Harbor Paper $94,000 behind on taxes


Hoquiam schools and local governments could lose out on about $87,000 this year if Harbor Paper doesn’t pay its past-due personal property tax bill.

Grays Harbor County Treasurer Ron Strabbing said the first half of the tax payment, about $43,500, was due April 30. But when the payment wasn’t made, the entire amount became due. And after months of interest and late fees, the company now owes about $94,000.

And despite several calls to the company, county officials aren’t sure if Harbor Paper will pay willingly, or if more drastic measures must be taken.

“We’re constantly calling them right now to figure out what’s up, but we haven’t heard much,” Strabbing said. “I’m sure we aren’t the only ones they owe money to, so we’ll have to call around and see what’s happening.”

Lisa Tener, a spokeswoman for Harbor Paper’s parent company Elliot Rust Holdings, declined to comment on the taxes Harbor Paper owes, or any steps being taken to pay them.

The personal property tax is only one part of the yearly taxes Harbor Paper pays to the county, and covers the mill equipment. Strabbing said Harbor Paper is still current on the rest of its taxes — the dompany paid the first half of its property tax bill, about $44,000, before the April 30 deadline. The remaining $44,000 is due Oct. 31.

The Hoquiam School District will lose the largest chunk of change if the taxes don’t come in, about $27,500 for its maintenance and operations levy and $10,200 for school bonds. But Superintendent Mike Parker said the loss of tax money doesn’t come as a surprise, and they’ll make do.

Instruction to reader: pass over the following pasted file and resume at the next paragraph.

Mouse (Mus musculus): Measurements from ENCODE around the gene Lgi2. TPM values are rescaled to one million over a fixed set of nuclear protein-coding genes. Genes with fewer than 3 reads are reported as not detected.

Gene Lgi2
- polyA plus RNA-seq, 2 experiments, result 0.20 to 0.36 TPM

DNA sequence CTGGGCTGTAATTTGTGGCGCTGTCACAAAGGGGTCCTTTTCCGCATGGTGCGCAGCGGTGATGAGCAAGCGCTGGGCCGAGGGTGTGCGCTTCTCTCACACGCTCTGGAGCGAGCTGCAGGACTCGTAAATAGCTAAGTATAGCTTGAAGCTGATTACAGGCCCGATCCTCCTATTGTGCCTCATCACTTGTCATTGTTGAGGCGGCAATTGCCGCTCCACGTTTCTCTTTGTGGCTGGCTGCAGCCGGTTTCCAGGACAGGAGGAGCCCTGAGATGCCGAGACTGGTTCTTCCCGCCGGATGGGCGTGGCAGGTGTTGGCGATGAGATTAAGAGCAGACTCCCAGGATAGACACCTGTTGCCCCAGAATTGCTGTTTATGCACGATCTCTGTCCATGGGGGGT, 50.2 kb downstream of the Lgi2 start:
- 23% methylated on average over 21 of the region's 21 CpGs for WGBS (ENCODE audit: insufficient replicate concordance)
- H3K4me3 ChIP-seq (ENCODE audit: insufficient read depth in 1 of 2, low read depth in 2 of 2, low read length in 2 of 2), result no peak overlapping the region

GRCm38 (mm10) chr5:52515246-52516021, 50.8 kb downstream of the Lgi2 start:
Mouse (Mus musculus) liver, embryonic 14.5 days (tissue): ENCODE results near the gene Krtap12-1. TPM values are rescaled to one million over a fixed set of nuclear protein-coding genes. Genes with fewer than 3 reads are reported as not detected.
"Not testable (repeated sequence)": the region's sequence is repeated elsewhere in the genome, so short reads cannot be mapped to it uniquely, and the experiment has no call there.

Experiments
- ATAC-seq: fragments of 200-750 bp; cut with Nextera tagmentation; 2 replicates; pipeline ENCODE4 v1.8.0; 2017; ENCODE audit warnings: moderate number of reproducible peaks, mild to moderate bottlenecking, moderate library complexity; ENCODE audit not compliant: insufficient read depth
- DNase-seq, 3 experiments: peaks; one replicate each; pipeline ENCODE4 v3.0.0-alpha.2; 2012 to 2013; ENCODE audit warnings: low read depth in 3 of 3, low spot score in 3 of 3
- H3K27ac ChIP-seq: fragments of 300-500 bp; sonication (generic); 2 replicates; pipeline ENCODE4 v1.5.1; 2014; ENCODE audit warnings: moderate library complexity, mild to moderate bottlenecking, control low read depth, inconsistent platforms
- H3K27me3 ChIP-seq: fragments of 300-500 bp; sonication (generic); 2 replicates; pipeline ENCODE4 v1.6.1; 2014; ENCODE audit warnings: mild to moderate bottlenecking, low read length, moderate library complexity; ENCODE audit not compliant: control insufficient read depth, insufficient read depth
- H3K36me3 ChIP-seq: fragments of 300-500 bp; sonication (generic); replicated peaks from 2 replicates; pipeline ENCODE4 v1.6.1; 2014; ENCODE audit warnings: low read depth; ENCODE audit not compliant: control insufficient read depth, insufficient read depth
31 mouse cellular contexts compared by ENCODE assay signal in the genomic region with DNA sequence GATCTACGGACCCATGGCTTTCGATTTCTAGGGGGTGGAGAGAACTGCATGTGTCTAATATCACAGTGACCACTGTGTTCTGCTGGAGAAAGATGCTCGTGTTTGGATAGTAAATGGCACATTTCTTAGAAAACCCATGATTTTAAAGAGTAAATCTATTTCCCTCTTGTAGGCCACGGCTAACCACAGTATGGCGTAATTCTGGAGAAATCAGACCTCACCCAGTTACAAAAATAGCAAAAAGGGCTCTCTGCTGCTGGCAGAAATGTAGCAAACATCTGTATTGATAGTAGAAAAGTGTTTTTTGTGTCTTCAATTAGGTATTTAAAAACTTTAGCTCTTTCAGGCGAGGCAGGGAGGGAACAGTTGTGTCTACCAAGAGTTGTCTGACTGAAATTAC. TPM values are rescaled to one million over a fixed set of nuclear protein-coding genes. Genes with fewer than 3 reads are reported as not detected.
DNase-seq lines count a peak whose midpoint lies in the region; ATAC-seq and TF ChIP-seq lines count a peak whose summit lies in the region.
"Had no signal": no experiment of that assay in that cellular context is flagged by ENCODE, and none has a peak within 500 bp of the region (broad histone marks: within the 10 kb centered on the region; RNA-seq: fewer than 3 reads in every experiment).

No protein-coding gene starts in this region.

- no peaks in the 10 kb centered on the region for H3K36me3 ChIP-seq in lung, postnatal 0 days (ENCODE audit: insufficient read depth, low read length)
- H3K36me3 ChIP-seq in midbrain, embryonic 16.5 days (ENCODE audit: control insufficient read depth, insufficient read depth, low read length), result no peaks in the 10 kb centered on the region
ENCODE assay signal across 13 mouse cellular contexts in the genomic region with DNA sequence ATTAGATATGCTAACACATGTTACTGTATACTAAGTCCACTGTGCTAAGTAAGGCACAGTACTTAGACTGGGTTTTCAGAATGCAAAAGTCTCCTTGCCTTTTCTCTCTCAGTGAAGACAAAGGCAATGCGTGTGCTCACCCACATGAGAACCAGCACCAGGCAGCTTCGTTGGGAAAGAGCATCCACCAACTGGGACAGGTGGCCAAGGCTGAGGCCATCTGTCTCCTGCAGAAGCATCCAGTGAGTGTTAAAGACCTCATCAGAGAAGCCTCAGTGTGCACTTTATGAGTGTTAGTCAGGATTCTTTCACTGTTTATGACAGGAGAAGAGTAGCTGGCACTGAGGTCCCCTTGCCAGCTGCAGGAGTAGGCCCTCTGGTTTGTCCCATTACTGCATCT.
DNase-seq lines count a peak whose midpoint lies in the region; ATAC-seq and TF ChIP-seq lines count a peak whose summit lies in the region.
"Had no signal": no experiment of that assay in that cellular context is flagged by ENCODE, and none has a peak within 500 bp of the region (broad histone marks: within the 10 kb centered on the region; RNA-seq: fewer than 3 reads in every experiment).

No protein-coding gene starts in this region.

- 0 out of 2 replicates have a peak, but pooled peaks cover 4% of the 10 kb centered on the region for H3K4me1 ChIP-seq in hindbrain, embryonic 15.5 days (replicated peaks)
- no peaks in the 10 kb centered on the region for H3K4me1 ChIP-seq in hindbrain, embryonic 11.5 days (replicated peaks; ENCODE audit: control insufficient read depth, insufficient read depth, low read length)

“The fact that they’re running behind on their taxes doesn’t surprise me, and it certainly doesn’t look good for the company,” Parker said. “I think we’ve been mindful of our money, but we’d still like to see them up and running and paying on the (maintenance and operations) again. I’m disappointed, but am I surprised? No, I’m not.”

Parker said the district has saved up funds for situations like this, and that no cuts will be made as a result. But the superintendent said he doesn’t like having to dip into reserve accounts. The best-case scenario, he said, would be for the mill to start up so that the district and the community can rely on a steady source of income again.

Three levels of government will also feel the affects of Harbor Paper’s inability to pay taxes, with the state being owed about $14,100, Grays Harbor County about $9,500 and the City of Hoquiam about $18,300.

Hoquiam City Administrator Brian Shay said he’s also not surprised that Harbor Paper is behind on taxes, but he’s more worried about what would happen if the mill went out of business. With the mill permanently closed, Hoquiam would lose about $250,000 in business and occupation taxes and utility taxes each year.

“If the paper mill could re-open, that means $250,000 per year to the city general fund,” Shay said. “So when we think of parks, streets, police and fire, I mean, the paper mill is huge to our budget.”

“So we absolutely need that mill to re-open,” he added.

The county is likely to take action against Harbor Paper sometime this year if the taxes aren’t paid — but governments and the school district likely wouldn’t see the money for a year or two.

“We have to figure out what we’re going to do,” Strabbing said. “In the end, we might have to foreclose on the building. Or we could go into the building and see what equipment they owe us for and seize that. And those are really our only recourses.”